Pope celebrates Mass to usher in Christmas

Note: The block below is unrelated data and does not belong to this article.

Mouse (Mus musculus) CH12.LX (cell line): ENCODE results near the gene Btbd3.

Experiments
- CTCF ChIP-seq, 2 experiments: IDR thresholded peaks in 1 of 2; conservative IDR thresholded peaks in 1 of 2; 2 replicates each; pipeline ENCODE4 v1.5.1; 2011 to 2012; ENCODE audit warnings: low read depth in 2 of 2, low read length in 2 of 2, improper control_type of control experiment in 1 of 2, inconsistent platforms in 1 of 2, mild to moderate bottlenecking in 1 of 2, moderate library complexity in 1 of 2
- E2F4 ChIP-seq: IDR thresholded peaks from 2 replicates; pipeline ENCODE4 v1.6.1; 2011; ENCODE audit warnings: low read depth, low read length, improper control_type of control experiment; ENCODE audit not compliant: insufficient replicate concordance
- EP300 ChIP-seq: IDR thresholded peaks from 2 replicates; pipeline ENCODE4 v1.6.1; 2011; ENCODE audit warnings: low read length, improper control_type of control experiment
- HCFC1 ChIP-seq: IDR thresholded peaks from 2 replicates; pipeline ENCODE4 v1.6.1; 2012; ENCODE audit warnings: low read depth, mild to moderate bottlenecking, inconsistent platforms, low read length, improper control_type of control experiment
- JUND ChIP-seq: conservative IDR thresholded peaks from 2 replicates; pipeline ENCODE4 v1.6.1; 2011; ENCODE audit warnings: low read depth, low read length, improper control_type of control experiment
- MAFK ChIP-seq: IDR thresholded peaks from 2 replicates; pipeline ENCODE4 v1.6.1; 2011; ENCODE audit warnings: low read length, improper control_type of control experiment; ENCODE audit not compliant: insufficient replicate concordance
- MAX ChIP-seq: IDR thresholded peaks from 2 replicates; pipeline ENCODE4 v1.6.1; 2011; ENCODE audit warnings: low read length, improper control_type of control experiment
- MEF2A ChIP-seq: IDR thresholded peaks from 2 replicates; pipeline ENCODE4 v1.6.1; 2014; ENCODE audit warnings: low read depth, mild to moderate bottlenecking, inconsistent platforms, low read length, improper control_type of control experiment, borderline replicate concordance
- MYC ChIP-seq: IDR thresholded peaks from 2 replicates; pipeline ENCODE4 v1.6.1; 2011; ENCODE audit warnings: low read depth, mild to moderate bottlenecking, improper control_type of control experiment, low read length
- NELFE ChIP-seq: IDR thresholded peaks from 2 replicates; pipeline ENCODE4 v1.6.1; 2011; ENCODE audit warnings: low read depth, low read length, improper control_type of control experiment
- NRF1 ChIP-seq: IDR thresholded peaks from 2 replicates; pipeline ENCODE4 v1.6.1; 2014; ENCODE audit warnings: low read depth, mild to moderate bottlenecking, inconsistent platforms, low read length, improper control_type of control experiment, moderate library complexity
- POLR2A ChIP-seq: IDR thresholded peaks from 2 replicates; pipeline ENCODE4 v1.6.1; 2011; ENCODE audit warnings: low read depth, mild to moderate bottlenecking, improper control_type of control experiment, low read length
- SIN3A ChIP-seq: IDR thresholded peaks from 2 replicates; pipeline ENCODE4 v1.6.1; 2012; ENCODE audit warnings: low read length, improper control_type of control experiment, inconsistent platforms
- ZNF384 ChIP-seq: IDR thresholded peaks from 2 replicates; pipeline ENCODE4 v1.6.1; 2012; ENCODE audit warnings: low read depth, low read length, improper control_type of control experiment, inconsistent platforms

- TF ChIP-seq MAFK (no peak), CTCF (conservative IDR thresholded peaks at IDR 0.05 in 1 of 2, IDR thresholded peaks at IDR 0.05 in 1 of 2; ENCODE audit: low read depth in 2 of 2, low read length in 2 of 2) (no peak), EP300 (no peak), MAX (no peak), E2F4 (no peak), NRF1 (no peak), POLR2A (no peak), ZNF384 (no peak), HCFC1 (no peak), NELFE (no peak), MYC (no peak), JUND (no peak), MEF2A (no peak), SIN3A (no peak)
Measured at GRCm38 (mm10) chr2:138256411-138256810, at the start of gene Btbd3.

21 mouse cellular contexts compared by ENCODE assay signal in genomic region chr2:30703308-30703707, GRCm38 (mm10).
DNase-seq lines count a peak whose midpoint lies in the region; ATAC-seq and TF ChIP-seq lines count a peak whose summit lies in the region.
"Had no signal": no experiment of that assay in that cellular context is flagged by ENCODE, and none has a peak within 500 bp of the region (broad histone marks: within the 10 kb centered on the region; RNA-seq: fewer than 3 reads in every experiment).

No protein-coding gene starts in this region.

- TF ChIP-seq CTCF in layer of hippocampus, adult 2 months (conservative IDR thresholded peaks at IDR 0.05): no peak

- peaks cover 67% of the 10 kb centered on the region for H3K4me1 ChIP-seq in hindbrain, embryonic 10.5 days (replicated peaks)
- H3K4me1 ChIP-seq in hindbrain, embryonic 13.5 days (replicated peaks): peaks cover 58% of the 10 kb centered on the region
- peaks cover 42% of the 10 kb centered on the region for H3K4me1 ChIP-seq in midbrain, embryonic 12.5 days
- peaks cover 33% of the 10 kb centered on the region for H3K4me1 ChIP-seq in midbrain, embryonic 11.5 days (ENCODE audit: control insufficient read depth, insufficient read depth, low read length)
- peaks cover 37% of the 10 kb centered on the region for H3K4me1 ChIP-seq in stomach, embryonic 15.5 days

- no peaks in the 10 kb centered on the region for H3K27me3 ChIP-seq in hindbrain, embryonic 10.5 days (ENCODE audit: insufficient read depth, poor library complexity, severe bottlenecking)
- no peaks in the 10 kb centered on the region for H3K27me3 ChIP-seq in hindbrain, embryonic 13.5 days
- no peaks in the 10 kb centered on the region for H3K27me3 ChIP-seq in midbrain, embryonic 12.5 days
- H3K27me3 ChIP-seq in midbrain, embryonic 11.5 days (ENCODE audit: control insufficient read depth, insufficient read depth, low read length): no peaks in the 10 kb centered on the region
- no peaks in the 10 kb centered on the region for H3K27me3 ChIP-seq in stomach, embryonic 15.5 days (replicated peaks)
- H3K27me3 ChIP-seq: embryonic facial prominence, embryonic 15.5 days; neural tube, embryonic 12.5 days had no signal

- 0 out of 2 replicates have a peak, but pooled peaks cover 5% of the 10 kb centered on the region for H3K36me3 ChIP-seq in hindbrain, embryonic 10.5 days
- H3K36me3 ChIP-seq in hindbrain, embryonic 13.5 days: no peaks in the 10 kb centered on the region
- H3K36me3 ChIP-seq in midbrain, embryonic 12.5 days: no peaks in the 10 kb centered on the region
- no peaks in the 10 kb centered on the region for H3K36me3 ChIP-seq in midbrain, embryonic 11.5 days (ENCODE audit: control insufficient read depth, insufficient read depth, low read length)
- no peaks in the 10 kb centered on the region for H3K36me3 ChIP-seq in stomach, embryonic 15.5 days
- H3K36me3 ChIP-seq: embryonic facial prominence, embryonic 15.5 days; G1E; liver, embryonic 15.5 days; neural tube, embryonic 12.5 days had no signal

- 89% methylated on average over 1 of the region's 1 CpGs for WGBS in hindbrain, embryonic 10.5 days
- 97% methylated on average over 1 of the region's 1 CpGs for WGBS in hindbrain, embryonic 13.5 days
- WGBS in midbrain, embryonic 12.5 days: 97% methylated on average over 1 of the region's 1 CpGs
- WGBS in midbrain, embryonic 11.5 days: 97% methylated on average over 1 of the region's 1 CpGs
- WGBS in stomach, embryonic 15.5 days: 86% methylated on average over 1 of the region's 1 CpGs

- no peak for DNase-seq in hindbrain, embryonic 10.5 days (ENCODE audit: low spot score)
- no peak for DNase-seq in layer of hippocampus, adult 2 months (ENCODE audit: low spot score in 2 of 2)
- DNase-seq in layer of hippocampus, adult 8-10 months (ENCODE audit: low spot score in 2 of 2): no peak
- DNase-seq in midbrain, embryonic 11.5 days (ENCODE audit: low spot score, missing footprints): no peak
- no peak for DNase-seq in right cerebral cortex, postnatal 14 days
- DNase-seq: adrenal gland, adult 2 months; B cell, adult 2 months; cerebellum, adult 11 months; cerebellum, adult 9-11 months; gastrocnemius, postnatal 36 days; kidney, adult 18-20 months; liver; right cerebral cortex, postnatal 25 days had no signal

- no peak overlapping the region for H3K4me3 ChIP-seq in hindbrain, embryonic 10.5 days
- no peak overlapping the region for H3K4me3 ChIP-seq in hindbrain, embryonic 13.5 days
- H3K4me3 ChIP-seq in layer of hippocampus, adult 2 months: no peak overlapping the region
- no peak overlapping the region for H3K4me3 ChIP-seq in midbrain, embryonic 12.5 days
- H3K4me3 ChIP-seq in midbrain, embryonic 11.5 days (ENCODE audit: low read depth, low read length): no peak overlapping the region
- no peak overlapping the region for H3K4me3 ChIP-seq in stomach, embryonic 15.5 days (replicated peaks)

first_img160Want local news?Sign up for the Localist and stay informed Something went wrong. Please try again.subscribeCongratulations! You’re all set! For those unable to get into the midnight service there were giant screens set up in St. Peter’s Square, which was made festive with a twinkling Christmas tree and the Vatican’s Nativity scene. Officials unveiled the life-size Nativity on Monday, revealing the statues of Mary and Joseph, Jesus’ parents, in a huge house-like structure located next to the Vatican’s giant, twinkling Christmas tree. This year, the scene of Jesus’ birth was depicted in a re-creation of Joseph’s Nazareth home rather than the traditional manger in Bethlehem. Officials at the unveiling said the shift underscored the idea that Jesus was born not just in a single place, but everywhere and for everyone. Hours before Midnight Mass, Benedict briefly appeared at his studio window to light a candle as a symbol of peace, blessing the crowd with the light before leaving it on the sill. At noon today (2 a.m. PST), Benedict was to deliver his traditional Christmas Day “Urbi et Orbi” speech – Latin for “to the city and to the world” – from the balcony of St. Peter’s Basilica, in which he often touches on current events and issues of concern to the Vatican. He then is expected to issue Christmas greetings to the faithful in more than 60 languages. VATICAN CITY – Pope Benedict XVI ushered in Christmas as he led Midnight Mass early today amid thousands of the faithful who filled St. Peter’s Basilica. Dressed in white and gold-colored robes, Benedict blessed the crowd of pilgrims, Romans and tourists as he walked in a procession up the main aisle to the central altar, which was decorated with red poinsettia flowers. As a choir sang, Benedict sprinkled incense on the altar under Bernini’s massive bronze baldachin before opening the service with the traditional wish for peace in Latin: “Pax vobis” (“Peace be with you”). The faithful responded: “Et cum spiritu tuo.” (“And also with you.”) Four children, some in native costume from their countries, brought flowers to the altar, placing them near a statue depicting baby Jesus while Benedict joined a choir in a hymn. last_img

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